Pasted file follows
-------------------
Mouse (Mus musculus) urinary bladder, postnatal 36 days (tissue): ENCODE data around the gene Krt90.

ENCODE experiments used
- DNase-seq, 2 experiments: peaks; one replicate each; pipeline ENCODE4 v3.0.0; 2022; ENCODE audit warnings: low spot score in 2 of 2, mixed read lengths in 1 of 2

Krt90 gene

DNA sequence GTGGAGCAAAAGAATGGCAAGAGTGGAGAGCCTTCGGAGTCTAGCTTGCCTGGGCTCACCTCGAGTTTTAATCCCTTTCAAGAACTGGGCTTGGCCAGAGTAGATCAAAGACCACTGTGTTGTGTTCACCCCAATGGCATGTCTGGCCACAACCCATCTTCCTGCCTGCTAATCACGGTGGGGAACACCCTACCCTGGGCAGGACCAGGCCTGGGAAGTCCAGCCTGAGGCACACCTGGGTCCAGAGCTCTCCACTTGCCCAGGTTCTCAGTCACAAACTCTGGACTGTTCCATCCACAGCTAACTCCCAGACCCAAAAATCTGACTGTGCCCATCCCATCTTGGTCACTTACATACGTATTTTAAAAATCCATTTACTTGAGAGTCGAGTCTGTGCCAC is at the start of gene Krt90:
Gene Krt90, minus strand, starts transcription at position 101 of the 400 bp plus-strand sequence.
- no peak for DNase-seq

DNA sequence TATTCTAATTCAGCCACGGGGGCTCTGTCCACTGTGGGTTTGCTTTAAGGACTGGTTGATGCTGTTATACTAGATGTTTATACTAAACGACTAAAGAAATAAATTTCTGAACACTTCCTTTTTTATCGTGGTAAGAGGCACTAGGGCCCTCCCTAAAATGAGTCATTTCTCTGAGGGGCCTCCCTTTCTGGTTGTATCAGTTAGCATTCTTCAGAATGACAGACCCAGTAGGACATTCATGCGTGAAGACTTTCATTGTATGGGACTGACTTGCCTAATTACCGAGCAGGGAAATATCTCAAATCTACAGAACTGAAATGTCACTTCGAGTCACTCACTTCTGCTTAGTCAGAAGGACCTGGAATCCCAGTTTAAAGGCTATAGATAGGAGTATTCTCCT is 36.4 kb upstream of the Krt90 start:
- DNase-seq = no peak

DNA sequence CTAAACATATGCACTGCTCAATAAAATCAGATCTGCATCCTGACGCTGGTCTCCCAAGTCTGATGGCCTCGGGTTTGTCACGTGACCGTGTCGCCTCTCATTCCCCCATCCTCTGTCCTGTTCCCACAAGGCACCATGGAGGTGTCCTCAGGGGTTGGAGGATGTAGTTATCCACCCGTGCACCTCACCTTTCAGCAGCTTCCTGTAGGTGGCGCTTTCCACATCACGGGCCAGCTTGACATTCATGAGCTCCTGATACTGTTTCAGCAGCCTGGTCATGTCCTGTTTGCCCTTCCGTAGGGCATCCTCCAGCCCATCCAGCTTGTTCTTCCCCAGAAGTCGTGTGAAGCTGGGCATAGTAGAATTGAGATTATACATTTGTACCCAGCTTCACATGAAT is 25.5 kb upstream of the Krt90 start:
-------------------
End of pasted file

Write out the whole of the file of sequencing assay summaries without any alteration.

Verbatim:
Mouse (Mus musculus) urinary bladder, postnatal 36 days (tissue): ENCODE data around the gene Krt90.

ENCODE experiments used
- DNase-seq, 2 experiments: peaks; one replicate each; pipeline ENCODE4 v3.0.0; 2022; ENCODE audit warnings: low spot score in 2 of 2, mixed read lengths in 1 of 2

Krt90 gene

DNA sequence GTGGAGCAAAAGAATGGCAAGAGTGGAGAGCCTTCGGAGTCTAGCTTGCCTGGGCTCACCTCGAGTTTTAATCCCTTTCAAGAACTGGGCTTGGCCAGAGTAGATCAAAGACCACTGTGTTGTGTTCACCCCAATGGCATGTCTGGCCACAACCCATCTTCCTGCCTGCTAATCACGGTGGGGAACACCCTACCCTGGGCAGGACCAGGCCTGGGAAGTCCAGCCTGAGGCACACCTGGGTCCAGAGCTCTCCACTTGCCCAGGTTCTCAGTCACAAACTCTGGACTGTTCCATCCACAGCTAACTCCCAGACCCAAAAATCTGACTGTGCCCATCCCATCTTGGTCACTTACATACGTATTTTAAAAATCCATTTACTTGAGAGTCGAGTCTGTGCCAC is at the start of gene Krt90:
Gene Krt90, minus strand, starts transcription at position 101 of the 400 bp plus-strand sequence.
- no peak for DNase-seq

DNA sequence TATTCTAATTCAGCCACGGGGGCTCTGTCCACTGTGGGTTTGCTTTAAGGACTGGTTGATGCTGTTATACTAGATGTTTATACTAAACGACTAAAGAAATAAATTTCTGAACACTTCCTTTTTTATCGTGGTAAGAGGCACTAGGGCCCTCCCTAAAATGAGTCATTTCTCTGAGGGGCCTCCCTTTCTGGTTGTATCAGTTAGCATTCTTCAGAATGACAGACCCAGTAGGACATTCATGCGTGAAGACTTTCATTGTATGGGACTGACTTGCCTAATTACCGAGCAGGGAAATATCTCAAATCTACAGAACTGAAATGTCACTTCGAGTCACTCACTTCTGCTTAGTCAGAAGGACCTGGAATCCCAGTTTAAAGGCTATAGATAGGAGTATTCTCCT is 36.4 kb upstream of the Krt90 start:
- DNase-seq = no peak

DNA sequence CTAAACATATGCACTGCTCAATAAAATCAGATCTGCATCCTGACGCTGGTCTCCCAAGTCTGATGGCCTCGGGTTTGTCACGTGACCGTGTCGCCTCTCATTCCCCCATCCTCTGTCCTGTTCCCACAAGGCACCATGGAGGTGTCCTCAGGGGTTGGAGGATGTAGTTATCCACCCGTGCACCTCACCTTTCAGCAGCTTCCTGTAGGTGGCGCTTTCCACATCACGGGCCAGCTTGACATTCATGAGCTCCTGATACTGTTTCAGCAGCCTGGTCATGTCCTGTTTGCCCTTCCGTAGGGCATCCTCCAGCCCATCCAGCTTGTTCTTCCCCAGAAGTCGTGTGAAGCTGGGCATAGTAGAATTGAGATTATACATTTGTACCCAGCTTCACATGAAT is 25.5 kb upstream of the Krt90 start: